Black and White?
Was the firing of Delaware Theatre Company’s artistic director motivated by a controversial play, or was it something else?
(page 2 of 5)
Yet some of the highest-grossing shows in DTC history happened under Cammarato’s watch, she says. Works such as “The Diary of Anne Frank” and “Fire on the Bayou” were huge. Cammarato produced four world premieres and secured for DTC 28 Barrymore nominations, the most earned by any DTC artistic director. (The Barrymore is the Philadelphia equivalent of the Tony.)
Fluctuating ticket sales—and the factors that affect them—are realities in show biz. Fontaine Syer, Cammarato’s predecessor at DTC, says that in 2000, plays like “Macbeth” and “A Christmas Carol” sold a booming 75 percent. After the terrorist attacks a year later, she was lucky to hit 50 percent. Cammarato’s curses were the recession and, last year, a blast of monster snowstorms. Board members had even considered closing DTC during her tenure, and the theater is nowhere close to being out of the woods financially.
Yet that same board always rolled with the economic punches. And it never questioned Cammarato’s talent.
“There was not a single time the board ever got involved with her show choices,” says Marquardt. “That’s how it should be. You have the artistic director’s vision, and it’s her view. She determines what makes sense in the greater narrative of the theater.”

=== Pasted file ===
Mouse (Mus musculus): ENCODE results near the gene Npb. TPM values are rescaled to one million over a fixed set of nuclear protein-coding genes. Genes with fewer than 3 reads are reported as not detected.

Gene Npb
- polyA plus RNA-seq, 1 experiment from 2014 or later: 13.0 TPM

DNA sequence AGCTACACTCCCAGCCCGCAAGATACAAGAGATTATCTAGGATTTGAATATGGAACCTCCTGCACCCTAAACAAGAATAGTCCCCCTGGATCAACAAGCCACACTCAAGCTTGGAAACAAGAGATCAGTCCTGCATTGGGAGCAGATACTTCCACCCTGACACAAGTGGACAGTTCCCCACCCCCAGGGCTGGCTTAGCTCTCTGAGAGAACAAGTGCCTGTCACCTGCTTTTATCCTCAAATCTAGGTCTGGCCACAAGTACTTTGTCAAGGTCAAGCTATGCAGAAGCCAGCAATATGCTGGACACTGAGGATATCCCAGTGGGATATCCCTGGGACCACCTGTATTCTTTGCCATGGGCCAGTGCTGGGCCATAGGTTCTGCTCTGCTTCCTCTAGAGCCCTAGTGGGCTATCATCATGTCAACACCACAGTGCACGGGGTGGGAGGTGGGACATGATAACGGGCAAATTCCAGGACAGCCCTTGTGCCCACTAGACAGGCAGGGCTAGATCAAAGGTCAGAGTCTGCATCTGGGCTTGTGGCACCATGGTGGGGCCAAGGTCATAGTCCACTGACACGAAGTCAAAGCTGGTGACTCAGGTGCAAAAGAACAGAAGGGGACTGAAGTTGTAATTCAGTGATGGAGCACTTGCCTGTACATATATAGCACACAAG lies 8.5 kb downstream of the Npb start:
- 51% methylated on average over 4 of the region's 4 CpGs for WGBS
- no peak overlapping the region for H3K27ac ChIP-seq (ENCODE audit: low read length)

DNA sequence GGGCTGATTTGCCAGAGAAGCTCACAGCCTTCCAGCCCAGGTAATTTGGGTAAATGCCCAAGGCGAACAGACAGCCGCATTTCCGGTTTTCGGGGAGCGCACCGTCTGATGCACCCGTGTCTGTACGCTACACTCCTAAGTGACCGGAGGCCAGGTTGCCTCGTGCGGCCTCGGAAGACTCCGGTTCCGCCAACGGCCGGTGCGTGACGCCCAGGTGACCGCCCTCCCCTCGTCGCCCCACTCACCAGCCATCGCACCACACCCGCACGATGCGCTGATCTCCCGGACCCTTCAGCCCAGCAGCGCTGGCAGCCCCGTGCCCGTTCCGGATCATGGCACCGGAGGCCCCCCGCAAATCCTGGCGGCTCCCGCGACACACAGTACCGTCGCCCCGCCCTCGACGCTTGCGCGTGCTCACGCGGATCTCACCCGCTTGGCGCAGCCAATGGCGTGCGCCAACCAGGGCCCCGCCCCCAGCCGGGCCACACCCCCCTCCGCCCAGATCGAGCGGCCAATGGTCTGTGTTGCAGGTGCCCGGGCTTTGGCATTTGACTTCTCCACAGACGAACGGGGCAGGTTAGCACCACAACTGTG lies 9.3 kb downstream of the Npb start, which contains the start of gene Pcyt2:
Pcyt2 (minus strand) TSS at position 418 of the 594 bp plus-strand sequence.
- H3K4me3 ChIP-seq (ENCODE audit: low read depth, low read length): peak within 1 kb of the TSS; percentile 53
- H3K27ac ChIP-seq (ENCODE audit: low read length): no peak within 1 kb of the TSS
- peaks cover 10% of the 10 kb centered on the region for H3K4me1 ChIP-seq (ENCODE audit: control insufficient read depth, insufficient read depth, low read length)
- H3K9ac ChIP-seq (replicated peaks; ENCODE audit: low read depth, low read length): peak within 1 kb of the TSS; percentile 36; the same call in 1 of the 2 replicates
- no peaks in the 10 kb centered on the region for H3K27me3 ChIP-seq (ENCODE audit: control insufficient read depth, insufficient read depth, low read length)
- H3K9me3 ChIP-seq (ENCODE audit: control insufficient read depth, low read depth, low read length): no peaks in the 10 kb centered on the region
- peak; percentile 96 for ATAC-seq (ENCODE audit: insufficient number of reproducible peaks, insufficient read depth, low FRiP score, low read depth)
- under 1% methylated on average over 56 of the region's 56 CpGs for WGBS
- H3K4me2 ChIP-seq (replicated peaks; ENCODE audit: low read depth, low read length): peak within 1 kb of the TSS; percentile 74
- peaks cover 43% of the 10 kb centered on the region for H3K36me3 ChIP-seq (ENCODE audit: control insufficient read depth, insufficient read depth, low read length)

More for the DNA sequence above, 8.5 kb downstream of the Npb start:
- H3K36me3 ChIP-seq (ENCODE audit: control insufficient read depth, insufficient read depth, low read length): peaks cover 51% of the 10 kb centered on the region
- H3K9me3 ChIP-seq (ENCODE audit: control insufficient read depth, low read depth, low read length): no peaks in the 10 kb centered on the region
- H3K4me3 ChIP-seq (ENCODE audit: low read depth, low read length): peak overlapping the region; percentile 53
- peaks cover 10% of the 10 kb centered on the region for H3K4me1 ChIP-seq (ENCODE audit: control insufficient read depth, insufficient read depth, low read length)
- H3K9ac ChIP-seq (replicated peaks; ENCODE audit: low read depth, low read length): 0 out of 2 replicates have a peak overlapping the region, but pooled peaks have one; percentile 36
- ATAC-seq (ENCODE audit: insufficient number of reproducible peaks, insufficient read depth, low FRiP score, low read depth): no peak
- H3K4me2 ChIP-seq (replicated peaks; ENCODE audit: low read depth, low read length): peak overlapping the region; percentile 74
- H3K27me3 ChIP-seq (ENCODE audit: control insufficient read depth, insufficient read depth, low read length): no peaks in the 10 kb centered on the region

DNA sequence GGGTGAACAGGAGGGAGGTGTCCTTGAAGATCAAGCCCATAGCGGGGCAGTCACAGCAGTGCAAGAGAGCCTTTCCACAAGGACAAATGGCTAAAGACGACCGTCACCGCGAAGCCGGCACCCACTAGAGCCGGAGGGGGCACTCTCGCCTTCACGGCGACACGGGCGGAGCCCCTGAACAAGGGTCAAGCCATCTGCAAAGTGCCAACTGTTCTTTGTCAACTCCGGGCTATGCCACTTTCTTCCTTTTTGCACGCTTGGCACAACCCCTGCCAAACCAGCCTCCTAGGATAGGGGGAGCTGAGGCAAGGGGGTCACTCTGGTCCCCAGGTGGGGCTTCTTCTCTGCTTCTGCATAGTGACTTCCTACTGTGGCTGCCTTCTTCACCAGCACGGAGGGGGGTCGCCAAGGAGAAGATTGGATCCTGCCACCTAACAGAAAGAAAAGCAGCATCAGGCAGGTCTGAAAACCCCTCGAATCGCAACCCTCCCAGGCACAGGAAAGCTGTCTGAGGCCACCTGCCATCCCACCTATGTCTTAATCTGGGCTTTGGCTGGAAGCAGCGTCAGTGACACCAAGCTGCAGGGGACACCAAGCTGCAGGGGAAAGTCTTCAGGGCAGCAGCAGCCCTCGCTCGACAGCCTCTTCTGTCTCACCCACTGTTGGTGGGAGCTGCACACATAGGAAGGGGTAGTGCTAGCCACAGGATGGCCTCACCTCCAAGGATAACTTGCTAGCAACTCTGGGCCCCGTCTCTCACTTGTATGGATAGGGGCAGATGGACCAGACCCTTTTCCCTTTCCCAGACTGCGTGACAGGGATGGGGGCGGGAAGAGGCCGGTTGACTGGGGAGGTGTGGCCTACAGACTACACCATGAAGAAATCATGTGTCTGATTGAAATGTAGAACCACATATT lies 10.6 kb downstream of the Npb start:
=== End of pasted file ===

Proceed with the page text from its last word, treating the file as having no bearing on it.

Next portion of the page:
Cammarato joined DTC after 15 years of deficits. “It takes a long time to recover from that,” she says.
Managing director Mary Ann Ehlshlager disputes that number, calling it “inconsistent with our audited financial statements.” She would make no further comment.
Cammarato was originally hired as both artistic and managing director, an unusual role for a creative type—one sure to trigger burnout—but it was a challenge she accepted willingly. Once Ehlshlager entered the scene in 2008, Cammarato’s role became solely artistic.
The board believed that, as a 30-something native of Milford, Cammarato was a good hire who would appeal to different groups. And she did.
She introduced Delaware audiences to Kevin Ramsey, an African-American playwright, director and actor who, since his 2006 premiere in “Sam Cooke: Forever Mr. Soul,” has become an audience favorite. Ramsey helped Cammarato connect DTC to the African-American community.
“Ten Months” appealed to African-Americans because it gave voice to racial issues that had long been swept under the rug. An original work by Cammarato, the play focused on the race riots of 1968. The script was based on interviews Cammarato conducted with many Wilmingtonians.
Some of those Wilmingtonians had endured the riots and National Guard occupation after the assassination of Dr. Martin Luther King Jr. Others were young African-Americans living in present-day, crime-ridden neighborhoods. Cammarato also interviewed well-intended but out-of-touch white suburban residents who rationalized their prejudices about the city.
Page 3: Black and White?, continues...